As pricing, market making and price dissemination become commoditized products and services, it will be harder for individuals, firms and exchanges to operate these businesses as distinct entities. Ultimately, I expect technology and economies of scale will result in the elimination of most physical trading floors and live market makers; both will be consolidated under the virtual roofs of the largest firms.

I am gauging the value of tracking large block trades in SPX options. My data show that on Thursday, Jan. 27 at 11:08:50 a.m., 4,000 Feb. 5 1150 calls (SPTBJ) traded at $31. These calls were 26 points in the money and represented a value of over $12 million, a large trade by any standard, I would think. Of course it can be part of some combination order, but that is not the issue here. The issue is that bid/ask at that time was 29.8-31.8, so the bid/ask average was 30.8. It puzzles me how such a large order can be filled so close to the bid/ask average. Assuming this was a buy, wouldn't such an order be filled, at least partly, much closer to, or even above, the current ask? (And of course similarly closer to the bid in case of a sell.) Or is this a "quantity discount" by market makers? -- RVDB

My initial guess would be, as you suggest, that this trade was done in combination with the underlying index, futures or basket. This would help the two sides meet in the middle of the bid/ask because it would represent a fairly hedged position rather than an outright purchase or sale. An outright purchase or sale would force the other side to go into the open market, possibly into other options, in which case spillover volume would have appeared in other strike prices, or into the futures or underlying shares to lay off the risk.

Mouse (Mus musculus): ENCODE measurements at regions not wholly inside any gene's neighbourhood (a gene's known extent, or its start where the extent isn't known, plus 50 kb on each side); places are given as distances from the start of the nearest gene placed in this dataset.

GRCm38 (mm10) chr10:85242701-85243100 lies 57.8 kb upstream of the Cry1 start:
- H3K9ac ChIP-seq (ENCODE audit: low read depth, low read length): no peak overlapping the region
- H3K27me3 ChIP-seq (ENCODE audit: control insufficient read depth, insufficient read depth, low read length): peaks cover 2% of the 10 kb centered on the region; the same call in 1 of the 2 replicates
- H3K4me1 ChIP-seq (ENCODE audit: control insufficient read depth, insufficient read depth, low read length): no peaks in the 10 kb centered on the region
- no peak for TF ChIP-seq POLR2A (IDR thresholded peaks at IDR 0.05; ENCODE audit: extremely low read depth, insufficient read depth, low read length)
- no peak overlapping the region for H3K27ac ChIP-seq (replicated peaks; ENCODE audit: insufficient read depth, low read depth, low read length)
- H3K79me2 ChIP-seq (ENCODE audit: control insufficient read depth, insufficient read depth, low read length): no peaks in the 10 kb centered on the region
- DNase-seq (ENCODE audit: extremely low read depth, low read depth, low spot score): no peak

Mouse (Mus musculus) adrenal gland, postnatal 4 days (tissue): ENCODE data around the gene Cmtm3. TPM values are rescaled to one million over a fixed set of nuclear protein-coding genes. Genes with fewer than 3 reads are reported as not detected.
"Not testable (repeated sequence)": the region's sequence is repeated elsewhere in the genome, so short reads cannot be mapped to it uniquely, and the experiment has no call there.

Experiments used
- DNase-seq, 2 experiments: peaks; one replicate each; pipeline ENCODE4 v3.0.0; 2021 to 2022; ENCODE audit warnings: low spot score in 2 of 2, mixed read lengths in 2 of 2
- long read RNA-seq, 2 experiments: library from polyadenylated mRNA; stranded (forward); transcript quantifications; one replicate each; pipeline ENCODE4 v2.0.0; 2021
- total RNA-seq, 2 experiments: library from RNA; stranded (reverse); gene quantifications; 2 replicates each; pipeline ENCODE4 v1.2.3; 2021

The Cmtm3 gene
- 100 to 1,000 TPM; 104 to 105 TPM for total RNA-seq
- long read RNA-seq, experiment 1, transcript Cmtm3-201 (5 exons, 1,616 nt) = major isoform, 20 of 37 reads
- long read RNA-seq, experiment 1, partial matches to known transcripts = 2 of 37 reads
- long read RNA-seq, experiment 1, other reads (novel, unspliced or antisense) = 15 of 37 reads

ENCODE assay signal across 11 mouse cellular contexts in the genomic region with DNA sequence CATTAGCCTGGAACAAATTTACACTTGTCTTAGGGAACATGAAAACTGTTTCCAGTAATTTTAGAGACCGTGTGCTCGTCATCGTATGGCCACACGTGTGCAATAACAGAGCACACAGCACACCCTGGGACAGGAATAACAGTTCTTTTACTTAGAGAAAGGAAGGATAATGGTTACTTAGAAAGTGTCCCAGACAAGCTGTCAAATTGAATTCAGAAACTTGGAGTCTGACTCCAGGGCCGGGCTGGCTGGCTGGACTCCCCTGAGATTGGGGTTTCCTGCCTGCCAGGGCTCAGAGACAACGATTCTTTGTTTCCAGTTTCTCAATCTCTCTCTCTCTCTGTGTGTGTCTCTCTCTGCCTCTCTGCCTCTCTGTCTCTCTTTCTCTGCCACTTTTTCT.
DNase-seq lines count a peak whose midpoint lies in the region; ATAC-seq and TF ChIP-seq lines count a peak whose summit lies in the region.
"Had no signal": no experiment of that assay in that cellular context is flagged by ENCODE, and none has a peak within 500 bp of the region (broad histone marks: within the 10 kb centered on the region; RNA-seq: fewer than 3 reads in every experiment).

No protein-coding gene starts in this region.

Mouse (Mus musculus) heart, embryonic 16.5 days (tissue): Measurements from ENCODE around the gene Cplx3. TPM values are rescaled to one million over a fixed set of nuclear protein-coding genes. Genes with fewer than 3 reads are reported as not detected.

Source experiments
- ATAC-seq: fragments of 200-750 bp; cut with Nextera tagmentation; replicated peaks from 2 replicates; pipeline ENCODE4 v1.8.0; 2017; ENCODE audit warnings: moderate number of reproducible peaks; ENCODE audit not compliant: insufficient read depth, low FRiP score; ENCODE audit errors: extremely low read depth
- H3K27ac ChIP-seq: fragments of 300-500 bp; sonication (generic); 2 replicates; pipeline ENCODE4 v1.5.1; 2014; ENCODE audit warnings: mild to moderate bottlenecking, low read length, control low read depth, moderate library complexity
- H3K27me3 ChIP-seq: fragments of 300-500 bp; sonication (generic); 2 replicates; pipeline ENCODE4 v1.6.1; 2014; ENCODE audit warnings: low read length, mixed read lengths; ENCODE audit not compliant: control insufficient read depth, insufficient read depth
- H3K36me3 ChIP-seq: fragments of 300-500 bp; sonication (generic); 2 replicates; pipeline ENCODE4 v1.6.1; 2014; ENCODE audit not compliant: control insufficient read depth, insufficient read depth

If that were the case, you would be correct in thinking that a market maker might demand a bigger edge -- that is, a price closer to the bid to compensate for the risk, however momentary, that's carried by facilitating such a large transaction. The market maker would want to know that he has a sufficient edge to not only lay off the risk, but lock in a profit.

This is the kind of trade Brodsky would be proud to show as an example of live brokers providing depth, liquidity, expertise and the assumption of risk. But I have a feeling the trade was shopped upstairs too and had another institution, not a local market maker, taking the other side. The trade may get recorded as having been executed on the floor, but the open outcry system did not really facilitate the trade.

Given that the trade was not only for a deep-in-the-money option, but likely hedged in some fashion, I'm not sure it provides much insight or predictive value.

Steven Smith writes regularly for TheStreet.com. In keeping with TSC's editorial policy, he doesn't own or short individual stocks. He also doesn't invest in hedge funds or other private investment partnerships. He was a seatholding member of the Chicago Board of Trade (CBOT) and the Chicago Board Options Exchange (CBOE) from May 1989 to August 1995. During that six-year period, he traded multiple markets for his own personal account and acted as an executing broker for third-party accounts. He invites you to send your feedback to

steve.smith@thestreet.com.